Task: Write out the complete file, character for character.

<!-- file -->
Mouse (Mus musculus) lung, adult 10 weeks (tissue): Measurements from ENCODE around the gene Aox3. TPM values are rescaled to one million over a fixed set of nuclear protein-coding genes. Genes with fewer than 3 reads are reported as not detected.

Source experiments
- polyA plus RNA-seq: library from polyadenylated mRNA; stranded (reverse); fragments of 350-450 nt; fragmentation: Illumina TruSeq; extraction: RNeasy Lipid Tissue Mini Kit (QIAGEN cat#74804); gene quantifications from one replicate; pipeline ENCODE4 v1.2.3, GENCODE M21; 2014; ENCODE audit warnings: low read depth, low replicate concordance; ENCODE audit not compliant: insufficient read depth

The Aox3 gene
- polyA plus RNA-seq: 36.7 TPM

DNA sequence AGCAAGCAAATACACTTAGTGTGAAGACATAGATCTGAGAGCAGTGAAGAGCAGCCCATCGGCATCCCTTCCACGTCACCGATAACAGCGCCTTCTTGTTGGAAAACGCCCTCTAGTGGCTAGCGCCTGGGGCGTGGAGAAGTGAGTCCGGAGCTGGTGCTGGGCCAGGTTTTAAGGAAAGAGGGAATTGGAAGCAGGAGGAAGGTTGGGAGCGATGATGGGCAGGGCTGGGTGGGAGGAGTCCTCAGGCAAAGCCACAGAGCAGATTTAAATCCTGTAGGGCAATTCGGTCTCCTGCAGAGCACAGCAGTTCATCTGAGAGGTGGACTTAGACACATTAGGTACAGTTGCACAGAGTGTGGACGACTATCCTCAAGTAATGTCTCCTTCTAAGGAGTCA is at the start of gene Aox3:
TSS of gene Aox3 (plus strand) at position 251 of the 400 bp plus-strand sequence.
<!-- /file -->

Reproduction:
Mouse (Mus musculus) lung, adult 10 weeks (tissue): Measurements from ENCODE around the gene Aox3. TPM values are rescaled to one million over a fixed set of nuclear protein-coding genes. Genes with fewer than 3 reads are reported as not detected.

Source experiments
- polyA plus RNA-seq: library from polyadenylated mRNA; stranded (reverse); fragments of 350-450 nt; fragmentation: Illumina TruSeq; extraction: RNeasy Lipid Tissue Mini Kit (QIAGEN cat#74804); gene quantifications from one replicate; pipeline ENCODE4 v1.2.3, GENCODE M21; 2014; ENCODE audit warnings: low read depth, low replicate concordance; ENCODE audit not compliant: insufficient read depth

The Aox3 gene
- polyA plus RNA-seq: 36.7 TPM

DNA sequence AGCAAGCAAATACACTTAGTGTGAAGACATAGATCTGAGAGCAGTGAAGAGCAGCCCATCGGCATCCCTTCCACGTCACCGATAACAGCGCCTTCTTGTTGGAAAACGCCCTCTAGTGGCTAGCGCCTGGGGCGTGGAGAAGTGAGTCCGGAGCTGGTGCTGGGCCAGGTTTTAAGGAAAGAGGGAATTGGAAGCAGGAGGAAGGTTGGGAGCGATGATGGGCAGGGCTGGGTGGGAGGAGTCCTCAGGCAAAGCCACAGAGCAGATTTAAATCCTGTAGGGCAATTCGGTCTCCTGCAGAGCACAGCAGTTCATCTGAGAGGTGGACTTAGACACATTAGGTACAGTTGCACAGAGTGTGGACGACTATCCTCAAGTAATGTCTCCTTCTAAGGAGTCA is at the start of gene Aox3:
TSS of gene Aox3 (plus strand) at position 251 of the 400 bp plus-strand sequence.